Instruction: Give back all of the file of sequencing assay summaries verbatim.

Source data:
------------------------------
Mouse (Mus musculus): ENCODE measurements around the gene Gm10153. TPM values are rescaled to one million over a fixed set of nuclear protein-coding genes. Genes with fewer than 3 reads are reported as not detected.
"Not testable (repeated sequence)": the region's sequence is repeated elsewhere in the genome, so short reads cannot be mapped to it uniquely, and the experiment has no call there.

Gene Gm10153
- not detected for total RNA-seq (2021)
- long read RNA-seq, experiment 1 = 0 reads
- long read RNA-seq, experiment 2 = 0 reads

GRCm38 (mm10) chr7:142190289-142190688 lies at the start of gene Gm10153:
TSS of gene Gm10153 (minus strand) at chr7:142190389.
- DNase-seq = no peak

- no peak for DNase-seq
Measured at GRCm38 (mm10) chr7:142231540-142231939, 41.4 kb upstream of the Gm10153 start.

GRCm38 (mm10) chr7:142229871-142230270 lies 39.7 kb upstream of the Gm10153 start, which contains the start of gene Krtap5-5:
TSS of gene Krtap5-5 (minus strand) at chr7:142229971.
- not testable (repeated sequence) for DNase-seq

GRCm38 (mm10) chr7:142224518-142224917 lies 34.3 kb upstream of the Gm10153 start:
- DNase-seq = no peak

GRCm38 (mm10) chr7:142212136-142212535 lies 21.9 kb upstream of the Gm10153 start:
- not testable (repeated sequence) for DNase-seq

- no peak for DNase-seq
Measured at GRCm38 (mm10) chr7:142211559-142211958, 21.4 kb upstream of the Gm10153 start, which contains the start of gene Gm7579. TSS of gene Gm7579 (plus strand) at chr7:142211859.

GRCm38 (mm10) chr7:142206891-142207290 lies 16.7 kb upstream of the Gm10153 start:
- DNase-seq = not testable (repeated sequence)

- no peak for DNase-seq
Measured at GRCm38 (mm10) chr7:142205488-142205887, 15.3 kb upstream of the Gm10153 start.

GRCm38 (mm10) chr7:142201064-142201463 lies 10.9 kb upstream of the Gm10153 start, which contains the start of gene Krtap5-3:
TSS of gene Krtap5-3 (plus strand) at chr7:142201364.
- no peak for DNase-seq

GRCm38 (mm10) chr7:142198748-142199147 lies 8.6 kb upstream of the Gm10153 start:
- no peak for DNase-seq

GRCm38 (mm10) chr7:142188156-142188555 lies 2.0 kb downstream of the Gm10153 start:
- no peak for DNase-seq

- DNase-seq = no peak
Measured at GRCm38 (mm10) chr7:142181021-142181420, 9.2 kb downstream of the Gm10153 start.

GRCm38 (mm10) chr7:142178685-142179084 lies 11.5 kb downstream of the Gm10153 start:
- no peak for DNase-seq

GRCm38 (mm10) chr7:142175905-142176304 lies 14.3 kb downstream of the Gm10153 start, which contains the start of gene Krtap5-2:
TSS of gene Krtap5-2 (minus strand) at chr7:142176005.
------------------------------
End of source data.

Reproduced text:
Mouse (Mus musculus): ENCODE measurements around the gene Gm10153. TPM values are rescaled to one million over a fixed set of nuclear protein-coding genes. Genes with fewer than 3 reads are reported as not detected.
"Not testable (repeated sequence)": the region's sequence is repeated elsewhere in the genome, so short reads cannot be mapped to it uniquely, and the experiment has no call there.

Gene Gm10153
- not detected for total RNA-seq (2021)
- long read RNA-seq, experiment 1 = 0 reads
- long read RNA-seq, experiment 2 = 0 reads

GRCm38 (mm10) chr7:142190289-142190688 lies at the start of gene Gm10153:
TSS of gene Gm10153 (minus strand) at chr7:142190389.
- DNase-seq = no peak

- no peak for DNase-seq
Measured at GRCm38 (mm10) chr7:142231540-142231939, 41.4 kb upstream of the Gm10153 start.

GRCm38 (mm10) chr7:142229871-142230270 lies 39.7 kb upstream of the Gm10153 start, which contains the start of gene Krtap5-5:
TSS of gene Krtap5-5 (minus strand) at chr7:142229971.
- not testable (repeated sequence) for DNase-seq

GRCm38 (mm10) chr7:142224518-142224917 lies 34.3 kb upstream of the Gm10153 start:
- DNase-seq = no peak

GRCm38 (mm10) chr7:142212136-142212535 lies 21.9 kb upstream of the Gm10153 start:
- not testable (repeated sequence) for DNase-seq

- no peak for DNase-seq
Measured at GRCm38 (mm10) chr7:142211559-142211958, 21.4 kb upstream of the Gm10153 start, which contains the start of gene Gm7579. TSS of gene Gm7579 (plus strand) at chr7:142211859.

GRCm38 (mm10) chr7:142206891-142207290 lies 16.7 kb upstream of the Gm10153 start:
- DNase-seq = not testable (repeated sequence)

- no peak for DNase-seq
Measured at GRCm38 (mm10) chr7:142205488-142205887, 15.3 kb upstream of the Gm10153 start.

GRCm38 (mm10) chr7:142201064-142201463 lies 10.9 kb upstream of the Gm10153 start, which contains the start of gene Krtap5-3:
TSS of gene Krtap5-3 (plus strand) at chr7:142201364.
- no peak for DNase-seq

GRCm38 (mm10) chr7:142198748-142199147 lies 8.6 kb upstream of the Gm10153 start:
- no peak for DNase-seq

GRCm38 (mm10) chr7:142188156-142188555 lies 2.0 kb downstream of the Gm10153 start:
- no peak for DNase-seq

- DNase-seq = no peak
Measured at GRCm38 (mm10) chr7:142181021-142181420, 9.2 kb downstream of the Gm10153 start.

GRCm38 (mm10) chr7:142178685-142179084 lies 11.5 kb downstream of the Gm10153 start:
- no peak for DNase-seq

GRCm38 (mm10) chr7:142175905-142176304 lies 14.3 kb downstream of the Gm10153 start, which contains the start of gene Krtap5-2:
TSS of gene Krtap5-2 (minus strand) at chr7:142176005.